The only alleged promise of leniency that could possibly vitiate the
voluntariness of defendant's statement concerns pleading to a lesser charge. The
district court apparently erroneously relied on some statements by Coront to
find an implied promise to defendant to accept a plea to a lesser charge. But the
defendant's own testimony completely negates the making of any implied
promises on this subject:

24 And did that agent [Coront] say anything to you about pleading to a lesser
Q.
sentence?
A. He didn't say anything to me.
25
26 Did he tell you that if you cooperated he would bring it to the attention of the
Q.
United States Attorney?
A. No, sir, that man [Coront] didn't tell me that.
27
***
28
***
29
30

That man right there [Reilly] did and the other man that left here [Boronyak].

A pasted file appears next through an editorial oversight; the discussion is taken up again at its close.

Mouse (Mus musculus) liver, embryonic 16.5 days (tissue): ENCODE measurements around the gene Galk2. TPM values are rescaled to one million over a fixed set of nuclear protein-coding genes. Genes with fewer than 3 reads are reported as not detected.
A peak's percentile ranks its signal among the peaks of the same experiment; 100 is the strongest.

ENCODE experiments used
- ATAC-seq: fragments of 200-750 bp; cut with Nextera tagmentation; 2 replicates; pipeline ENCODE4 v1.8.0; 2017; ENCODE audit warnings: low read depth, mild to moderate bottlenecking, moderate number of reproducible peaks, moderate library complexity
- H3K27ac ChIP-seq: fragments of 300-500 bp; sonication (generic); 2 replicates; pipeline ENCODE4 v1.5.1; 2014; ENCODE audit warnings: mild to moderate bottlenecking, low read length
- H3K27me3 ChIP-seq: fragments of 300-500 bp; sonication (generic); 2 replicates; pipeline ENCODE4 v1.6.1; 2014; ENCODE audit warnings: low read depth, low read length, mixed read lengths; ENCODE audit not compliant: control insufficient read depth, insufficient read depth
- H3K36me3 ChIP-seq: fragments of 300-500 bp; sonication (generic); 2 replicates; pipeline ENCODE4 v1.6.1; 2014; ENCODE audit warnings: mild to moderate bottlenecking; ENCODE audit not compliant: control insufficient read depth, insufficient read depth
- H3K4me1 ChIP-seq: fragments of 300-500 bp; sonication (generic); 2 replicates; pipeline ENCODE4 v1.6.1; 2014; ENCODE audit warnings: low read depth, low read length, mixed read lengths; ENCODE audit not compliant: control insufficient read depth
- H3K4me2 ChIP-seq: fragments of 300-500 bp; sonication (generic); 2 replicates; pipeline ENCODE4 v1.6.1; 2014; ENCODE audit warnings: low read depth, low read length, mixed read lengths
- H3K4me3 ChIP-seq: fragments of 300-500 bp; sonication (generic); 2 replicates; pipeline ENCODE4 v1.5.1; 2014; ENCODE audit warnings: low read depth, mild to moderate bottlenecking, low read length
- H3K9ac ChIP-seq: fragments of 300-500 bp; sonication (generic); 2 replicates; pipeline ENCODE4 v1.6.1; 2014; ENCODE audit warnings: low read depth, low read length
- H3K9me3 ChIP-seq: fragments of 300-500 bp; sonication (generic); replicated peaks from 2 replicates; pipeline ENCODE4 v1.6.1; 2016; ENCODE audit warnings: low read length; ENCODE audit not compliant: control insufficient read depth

31

They are the two agents that did all of the negotiations. This man [Coront] told
me not to make no phone calls and not to let no one know that I was arrested,
that he had two men in the department, Inspector Reilly and the other one, that
would like to talk to me, and that they could probably help me, you know.

32

On reexamination, defendant emphatically repeated that Coront did not promise


him anything:

33 I told you exactly what his words were, "don't let anybody ..." "You're better off
A.
if you don't let anybody know you've been busted because we have some people
that'd like to talk to you." Exact words. I've said 'em to you ten times today and
they're not changing.
Q. Did he promise you if you did cooperate-34
35 He didn't promise me anything. All he said is he had some people that he had,
A.
wanted to talk to me, which meant one thing to me, you know, so somebody wanted
to talk to me to do some business with me. Would that mean that to you?
Q. But he didn't make any promises to you?
36